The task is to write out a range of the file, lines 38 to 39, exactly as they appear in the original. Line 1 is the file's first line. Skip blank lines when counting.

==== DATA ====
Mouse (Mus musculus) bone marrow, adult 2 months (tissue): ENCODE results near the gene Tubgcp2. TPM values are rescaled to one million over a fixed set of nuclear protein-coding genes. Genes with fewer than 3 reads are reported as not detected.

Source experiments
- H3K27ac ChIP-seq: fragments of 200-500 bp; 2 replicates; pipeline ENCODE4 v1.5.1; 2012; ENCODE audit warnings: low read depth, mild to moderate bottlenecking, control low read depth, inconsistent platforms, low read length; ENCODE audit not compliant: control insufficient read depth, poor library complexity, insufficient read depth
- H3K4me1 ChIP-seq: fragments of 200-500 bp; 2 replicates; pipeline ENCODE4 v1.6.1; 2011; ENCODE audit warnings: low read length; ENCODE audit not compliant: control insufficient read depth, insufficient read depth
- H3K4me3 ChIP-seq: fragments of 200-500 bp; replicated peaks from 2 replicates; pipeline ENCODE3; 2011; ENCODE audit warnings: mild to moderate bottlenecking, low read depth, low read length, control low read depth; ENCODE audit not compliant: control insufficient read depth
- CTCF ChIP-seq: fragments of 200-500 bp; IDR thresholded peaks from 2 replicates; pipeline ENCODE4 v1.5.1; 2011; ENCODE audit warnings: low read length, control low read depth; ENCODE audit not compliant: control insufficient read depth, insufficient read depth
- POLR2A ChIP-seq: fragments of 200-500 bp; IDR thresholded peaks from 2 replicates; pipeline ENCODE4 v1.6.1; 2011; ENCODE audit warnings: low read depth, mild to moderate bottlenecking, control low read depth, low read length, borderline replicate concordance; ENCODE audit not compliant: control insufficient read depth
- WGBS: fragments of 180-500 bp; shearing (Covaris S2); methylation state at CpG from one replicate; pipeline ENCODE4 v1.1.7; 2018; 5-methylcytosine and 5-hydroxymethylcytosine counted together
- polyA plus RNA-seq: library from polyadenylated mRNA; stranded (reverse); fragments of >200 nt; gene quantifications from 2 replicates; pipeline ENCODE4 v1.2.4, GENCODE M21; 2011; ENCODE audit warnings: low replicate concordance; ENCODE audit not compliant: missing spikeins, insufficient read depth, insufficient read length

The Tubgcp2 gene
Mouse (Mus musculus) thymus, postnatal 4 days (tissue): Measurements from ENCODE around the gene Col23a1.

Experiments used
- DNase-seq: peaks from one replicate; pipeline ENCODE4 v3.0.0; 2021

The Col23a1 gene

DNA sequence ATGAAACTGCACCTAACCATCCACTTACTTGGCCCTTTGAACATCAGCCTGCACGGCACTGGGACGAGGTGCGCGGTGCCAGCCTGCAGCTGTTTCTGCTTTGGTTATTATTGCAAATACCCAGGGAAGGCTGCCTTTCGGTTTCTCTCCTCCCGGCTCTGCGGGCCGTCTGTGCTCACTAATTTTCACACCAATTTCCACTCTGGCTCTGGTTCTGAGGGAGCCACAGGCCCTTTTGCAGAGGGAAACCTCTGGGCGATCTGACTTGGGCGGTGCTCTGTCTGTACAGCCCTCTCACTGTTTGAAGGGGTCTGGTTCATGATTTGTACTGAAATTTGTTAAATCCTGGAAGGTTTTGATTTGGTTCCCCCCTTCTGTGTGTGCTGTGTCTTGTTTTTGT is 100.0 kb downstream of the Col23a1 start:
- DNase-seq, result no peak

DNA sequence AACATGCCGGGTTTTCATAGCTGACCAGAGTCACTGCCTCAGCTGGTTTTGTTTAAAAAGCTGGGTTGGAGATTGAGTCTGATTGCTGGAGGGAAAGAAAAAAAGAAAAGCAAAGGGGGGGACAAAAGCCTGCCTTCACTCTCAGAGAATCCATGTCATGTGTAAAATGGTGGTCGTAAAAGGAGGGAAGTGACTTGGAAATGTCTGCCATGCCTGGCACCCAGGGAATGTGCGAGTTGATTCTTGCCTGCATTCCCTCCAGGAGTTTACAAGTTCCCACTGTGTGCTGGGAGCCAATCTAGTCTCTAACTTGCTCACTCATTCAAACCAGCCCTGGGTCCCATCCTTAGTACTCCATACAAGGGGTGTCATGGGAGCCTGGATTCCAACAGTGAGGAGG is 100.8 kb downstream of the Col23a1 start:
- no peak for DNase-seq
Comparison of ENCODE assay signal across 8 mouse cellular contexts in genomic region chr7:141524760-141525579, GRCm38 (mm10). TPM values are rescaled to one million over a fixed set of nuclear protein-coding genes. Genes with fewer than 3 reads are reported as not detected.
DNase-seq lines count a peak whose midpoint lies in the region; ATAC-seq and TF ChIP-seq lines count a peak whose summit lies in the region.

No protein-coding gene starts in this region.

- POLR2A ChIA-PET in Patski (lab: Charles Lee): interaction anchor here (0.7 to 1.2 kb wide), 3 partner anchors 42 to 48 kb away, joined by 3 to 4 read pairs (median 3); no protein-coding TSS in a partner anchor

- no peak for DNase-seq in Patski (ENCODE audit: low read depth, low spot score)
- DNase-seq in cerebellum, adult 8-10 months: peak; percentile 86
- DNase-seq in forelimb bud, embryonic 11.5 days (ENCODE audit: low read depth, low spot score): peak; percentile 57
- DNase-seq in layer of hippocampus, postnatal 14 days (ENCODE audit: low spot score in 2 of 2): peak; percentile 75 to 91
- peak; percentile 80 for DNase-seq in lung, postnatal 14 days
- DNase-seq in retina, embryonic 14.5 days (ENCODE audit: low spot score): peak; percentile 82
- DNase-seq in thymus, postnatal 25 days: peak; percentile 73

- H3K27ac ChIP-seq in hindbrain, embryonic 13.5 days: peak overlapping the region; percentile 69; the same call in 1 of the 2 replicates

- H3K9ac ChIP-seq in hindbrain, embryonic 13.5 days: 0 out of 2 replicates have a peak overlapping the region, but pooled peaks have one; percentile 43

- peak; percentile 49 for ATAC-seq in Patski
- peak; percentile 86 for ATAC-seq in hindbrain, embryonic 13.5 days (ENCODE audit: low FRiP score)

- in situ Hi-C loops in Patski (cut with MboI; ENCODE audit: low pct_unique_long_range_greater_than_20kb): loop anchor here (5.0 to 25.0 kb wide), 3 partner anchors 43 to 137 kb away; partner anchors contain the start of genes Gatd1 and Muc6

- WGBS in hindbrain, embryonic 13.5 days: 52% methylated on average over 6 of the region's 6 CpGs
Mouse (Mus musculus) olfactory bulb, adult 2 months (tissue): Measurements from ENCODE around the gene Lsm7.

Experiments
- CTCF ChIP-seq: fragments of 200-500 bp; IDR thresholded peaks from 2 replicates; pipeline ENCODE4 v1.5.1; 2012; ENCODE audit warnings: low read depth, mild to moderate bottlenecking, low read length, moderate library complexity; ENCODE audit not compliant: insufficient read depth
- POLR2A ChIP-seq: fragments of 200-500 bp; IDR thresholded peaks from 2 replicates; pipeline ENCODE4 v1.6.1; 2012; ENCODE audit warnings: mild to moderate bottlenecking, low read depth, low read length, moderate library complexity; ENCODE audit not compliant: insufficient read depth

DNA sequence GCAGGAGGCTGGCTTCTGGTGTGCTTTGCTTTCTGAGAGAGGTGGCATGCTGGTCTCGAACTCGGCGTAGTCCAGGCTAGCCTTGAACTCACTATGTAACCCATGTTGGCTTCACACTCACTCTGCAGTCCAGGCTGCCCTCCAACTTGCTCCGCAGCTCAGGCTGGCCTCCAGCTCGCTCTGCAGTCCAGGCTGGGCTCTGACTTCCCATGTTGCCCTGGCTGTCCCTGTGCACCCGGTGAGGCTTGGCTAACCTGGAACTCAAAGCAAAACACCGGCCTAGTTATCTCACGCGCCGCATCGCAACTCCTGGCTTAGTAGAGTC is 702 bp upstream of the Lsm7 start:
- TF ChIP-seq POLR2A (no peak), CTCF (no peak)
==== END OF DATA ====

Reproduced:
- CTCF ChIP-seq: fragments of 200-500 bp; IDR thresholded peaks from 2 replicates; pipeline ENCODE4 v1.5.1; 2012; ENCODE audit warnings: low read depth, mild to moderate bottlenecking, low read length, moderate library complexity; ENCODE audit not compliant: insufficient read depth
- POLR2A ChIP-seq: fragments of 200-500 bp; IDR thresholded peaks from 2 replicates; pipeline ENCODE4 v1.6.1; 2012; ENCODE audit warnings: mild to moderate bottlenecking, low read depth, low read length, moderate library complexity; ENCODE audit not compliant: insufficient read depth